Under Federal Rule of Civil Procedure 56(c), summary judgment shall be granted "if the pleadings, depositions, answers to interrogatories, and admissions on file, together with the affidavits, if any, show that there is no genuine issue as to any material fact and that the moving party is entitled to judgment as a matter of law." Fed.R.Civ.P. 56(c). The "purpose of summary judgment is to pierce the pleadings and to assess the proof in order to see whether there is a genuine need for trial."Matsushita Elec. Indus. Co. v. Zenith Radio Corp., 475 U.S. 574, 587 (1986) (quoting Advisory Committee Note to 1963 Amendment of Fed.R.Civ.P. 56(e)). "An issue of fact is `material' if it is a legal element of the claim, as identified by the substantive law governing the case, such that its presence or absence might affect the outcome of the suit." Tipton v. Bergrohr GMBH-Siegen, 965 F.2d 994, 998 (11th Cir. 1992) (citing Anderson v. Liberty Lobby, Inc., 477 U.S. 242, 248 (1986)). "It is `genuine' if the record taken as a whole could lead a rational trier of fact to find for the nonmoving party."Tipton, 965 F.2d at 998 (citing Matsushita, 475 U.S. at 587).
The basic issue before the court on a motion for summary judgment is "whether the evidence presents a sufficient disagreement to require submission to a jury or whether it is so one-sided that one party must prevail as a matter of law."Anderson, 477 U.S. at 251. The moving party has the burden of showing the absence of a genuine issue as to any material fact, and in deciding whether the movant has met this burden, the court must view the movant's evidence and all factual inferences arising from it in the light most favorable to the nonmoving party. Adickes v. S.H. Kress Co., 398 U.S. 144, 157 (1970);Fitzpatrick v. City of Atlanta, 2 F.3d 1112, 1115 (11th Cir. 1993); Welch v. Celotex Corp., 951 F.2d 1235, 1237 (11th Cir. 1992). Thus, "[i]f reasonable minds could differ on the inferences arising from undisputed facts, then a court should deny summary judgment." Miranda v. B B Cash Grocery Store, Inc., 975 F.2d 1518, 1534 (11th Cir. 1992) (citing Mercantile Bank Trust v. Fidelity Deposit Co., 750 F.2d 838, 841 (11th Cir. 1985)). However, "[a] mere `scintilla' of evidence supporting the [nonmoving] party's position will not suffice; there must be enough of a showing that the jury could reasonably find for that party." Walker v. Darby, 911 F.2d 1573, 1577 (11th Cir. 1990) (citing Anderson, 477 U.S. at 251).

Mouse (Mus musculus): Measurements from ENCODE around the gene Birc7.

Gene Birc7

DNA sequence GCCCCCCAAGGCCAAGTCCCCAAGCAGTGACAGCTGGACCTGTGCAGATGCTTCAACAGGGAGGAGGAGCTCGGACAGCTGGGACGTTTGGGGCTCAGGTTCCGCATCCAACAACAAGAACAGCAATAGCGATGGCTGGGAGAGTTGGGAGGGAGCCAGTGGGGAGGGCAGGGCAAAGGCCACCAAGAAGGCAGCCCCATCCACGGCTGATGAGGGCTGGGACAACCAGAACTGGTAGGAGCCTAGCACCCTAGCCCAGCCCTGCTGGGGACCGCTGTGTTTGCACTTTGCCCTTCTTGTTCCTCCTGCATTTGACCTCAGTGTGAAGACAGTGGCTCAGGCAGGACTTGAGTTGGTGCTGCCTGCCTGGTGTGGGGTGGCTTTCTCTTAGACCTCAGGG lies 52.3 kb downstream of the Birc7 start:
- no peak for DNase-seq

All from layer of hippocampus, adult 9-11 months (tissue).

If the movant, here the defendant, satisfies its initial burden under Rule 56(c) by demonstrating the absence of a genuine issue of material fact, the burden shifts to the nonmovant to "come forward with `specific facts showing that there is a genuine issue for trial.'" Matsushita, 475 U.S. at 587 (quoting Fed.R.Civ.P. 56(e)) (emphasis omitted). Otherwise stated, the nonmovant must "demonstrate that there is indeed a material issue of fact that precludes summary judgment." Clark v. Coats Clark, Inc., 929 F.2d 604, 608 (11th Cir. 1991). "The nonmoving party may avail itself of all facts and justifiable inferences in the record taken as a whole." Tipton, 965 F.2d at 998 (citing United States v. Diebold, Inc., 369 U.S. 654, 655 (1962)). "The evidence of the non-movant is to be believed, and all justifiable inferences are to be drawn in his favor." Anderson, 477 U.S. at 255 (citing Adickes, 398 U.S. at 158-59).
"The summary judgment rule is to be applied in employment discrimination cases as in any other case." Fitzpatrick v. Winn-Dixie Montgomery, Inc., 153 F. Supp. 2d 1303, 1305 (11th Cir. 2001) (citing Chapman v. AI Transport, 229 F.3d 1012, 1026 (11th Cir. 2000) (en banc)). In light of the summary judgment standard, the court will apply the relevant substantive law to the facts of the case.
B. The Substantive Law
1. Discrimination Based on Sex Under Title VII (Count Two)